Have you been swept up yet in the declutter cult? Have you sorted your jumpers, books and knickers by colour as per the instructions of a petite, previously unknown Japanese woman with no English?
The Marie Kondo method has taken the world by storm. It’s as if the world has embraced a new religion. Minimalism is sexy.
Decluttering the contents of your messy drawers promises to be life changing. Order your shit, let go of the crap. Toss what you don’t need. It’s liberating.
I recently became aware of this world-wide declutter fever in an online community that gathered around the annual #AprilLove photo challenge. For one month, every day Susannah Conway provides a new prompt to make you think about what matters, your values and your passions.
The prompt “My bookshelf” solicited photos of radically decluttered bookshelves and comments about how freeing it is for the soul to throw away your excess shit.
Marie Kondo’s The Life changing Magic of Tyding Up was one of the few books on many of the clutter-free bookshelves. It’s as if too much consumerism has burned us out in this secular world. We crave lightness for our tired souls.
Travel made me an accidental convert of the declutter cult
I’ve practiced minimalism ever since strapping on a backpack and leaving Germany never to come back again. I never expected to grow roots in Australia. For a decade or more I lived with only one set of sheets. When it rained on my washing day, I had to sleep under my only spare towel. The few things I did own, mostly books, I’ve fiercely held on to. Over time, I’ve build a nice library.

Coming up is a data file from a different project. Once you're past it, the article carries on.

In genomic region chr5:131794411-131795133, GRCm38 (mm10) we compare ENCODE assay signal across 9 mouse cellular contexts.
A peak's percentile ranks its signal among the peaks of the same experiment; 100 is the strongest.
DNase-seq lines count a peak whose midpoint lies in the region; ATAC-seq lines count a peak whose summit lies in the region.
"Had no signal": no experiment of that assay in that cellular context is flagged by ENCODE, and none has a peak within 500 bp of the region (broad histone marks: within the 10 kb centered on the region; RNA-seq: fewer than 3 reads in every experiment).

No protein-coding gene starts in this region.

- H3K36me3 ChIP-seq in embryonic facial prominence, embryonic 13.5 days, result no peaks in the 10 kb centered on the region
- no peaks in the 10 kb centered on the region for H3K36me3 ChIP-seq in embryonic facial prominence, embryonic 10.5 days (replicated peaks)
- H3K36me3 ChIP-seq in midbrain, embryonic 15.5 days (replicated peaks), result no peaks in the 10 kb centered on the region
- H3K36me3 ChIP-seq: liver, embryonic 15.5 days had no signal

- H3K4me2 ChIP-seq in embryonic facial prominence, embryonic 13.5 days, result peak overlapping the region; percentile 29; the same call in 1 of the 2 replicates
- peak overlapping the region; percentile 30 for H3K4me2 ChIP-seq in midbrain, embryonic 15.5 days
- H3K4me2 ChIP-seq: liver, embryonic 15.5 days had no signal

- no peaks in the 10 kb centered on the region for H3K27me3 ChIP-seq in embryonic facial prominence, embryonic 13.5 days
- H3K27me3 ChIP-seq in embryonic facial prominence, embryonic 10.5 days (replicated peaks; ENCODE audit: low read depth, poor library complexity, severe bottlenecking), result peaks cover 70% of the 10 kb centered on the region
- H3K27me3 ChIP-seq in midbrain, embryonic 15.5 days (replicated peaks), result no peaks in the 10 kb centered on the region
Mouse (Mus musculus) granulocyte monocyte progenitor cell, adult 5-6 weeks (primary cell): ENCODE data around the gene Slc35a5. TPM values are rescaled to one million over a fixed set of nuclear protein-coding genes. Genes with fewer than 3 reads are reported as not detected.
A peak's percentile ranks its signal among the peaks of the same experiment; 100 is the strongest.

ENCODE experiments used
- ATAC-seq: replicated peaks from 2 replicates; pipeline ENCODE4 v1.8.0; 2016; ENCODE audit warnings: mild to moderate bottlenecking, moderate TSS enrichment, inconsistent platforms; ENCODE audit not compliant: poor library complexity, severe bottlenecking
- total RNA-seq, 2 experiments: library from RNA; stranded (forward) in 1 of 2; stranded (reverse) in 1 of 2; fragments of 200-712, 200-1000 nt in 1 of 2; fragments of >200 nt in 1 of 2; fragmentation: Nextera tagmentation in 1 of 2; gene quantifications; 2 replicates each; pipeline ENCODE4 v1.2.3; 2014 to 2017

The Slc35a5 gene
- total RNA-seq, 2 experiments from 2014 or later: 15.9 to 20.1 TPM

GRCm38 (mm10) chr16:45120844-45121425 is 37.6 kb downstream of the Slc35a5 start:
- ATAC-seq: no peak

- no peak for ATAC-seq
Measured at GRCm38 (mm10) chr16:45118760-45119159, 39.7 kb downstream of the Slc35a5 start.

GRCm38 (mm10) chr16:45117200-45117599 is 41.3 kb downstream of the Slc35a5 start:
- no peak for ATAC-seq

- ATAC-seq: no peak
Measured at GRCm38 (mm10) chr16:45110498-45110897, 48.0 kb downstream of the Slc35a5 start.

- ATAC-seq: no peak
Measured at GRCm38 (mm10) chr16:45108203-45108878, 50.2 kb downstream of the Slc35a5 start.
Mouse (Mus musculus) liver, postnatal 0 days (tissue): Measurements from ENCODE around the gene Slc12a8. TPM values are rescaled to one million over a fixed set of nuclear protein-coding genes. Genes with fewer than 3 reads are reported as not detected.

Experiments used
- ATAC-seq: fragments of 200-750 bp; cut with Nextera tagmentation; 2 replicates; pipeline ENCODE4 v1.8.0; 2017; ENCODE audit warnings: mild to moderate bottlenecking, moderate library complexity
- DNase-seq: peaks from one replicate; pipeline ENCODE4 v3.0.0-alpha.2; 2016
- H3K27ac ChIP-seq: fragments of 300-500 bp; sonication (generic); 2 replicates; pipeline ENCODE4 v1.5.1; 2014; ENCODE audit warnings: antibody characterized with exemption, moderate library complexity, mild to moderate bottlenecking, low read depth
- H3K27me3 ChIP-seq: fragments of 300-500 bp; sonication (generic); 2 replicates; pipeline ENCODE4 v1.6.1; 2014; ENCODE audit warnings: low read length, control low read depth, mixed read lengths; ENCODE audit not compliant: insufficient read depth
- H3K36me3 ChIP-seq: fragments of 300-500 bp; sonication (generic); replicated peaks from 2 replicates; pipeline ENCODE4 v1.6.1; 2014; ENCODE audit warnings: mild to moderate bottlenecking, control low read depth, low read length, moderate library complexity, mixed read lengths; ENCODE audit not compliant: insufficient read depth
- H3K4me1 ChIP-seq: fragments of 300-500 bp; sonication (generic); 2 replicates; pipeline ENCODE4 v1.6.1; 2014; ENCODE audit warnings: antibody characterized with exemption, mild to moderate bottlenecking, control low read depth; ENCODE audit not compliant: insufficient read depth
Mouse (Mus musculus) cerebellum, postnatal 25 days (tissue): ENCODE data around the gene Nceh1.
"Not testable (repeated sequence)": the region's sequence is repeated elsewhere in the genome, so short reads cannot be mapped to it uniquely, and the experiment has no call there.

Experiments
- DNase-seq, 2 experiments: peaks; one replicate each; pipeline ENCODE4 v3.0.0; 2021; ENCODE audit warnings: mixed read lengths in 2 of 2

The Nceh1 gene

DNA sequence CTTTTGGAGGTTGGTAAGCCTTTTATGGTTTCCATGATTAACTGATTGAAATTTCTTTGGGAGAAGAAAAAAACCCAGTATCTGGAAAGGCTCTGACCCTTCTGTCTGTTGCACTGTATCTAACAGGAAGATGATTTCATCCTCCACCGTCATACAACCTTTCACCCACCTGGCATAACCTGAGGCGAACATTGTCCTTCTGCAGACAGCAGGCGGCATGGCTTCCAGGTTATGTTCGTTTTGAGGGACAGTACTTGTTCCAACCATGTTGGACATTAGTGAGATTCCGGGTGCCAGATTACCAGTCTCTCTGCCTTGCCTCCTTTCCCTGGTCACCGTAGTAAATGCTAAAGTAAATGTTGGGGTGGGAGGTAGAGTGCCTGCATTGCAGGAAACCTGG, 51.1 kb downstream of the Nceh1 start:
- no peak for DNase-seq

I now have a home in Australia and many sets of sheets for my Airbnb guests who sleep in my bed while I travel. I also have far too many books. Every year before I pack everything away, I hold a week-long declutter marathon. It is one of the most liberating acts of self-care you can give yourself!
Every year, I shed a little more. I’ve reduced my wardrobe to several plastic boxes. I’ve thinned out the nick nacks. Yet, I can’t bring myself to pack away the books.
Why my declutter frenzy stops at the bookshelf
My books are my family. Unlike my wardrobe which changes over time, my book collection has accumulated over time. That’s its value. I consider the authors and characters of my library my travel companions and my mentors. Some of the books I’ve carted all the way from the other side of the world in a back pack.
Three years ago before my first Airbnb guests were due to arrive, I was panicked. What to do with all those books?
Condemning my books to the shed along with the mud-soiled tools and the wheelbarrow seemed cruel and uncaring. Given the climate of the Wet Tropics of the top end of Australia, in the hot-house conditions of my toolshed, my books would die a slow death. They’d slowly disintegrate into compost alongside the chook poo and other organic fertiliser. Besides, it was totally impractical. There were simply too many books for my small tool shed.
In the end, I did the only thing I could do. I decided to share my books with my guests. I weeded out the crap, mostly my University books which were in a foreign language and of no interest to anyone. Still, it hurt watching them disappear in a rubbish skip because no library or second hand shop would take them.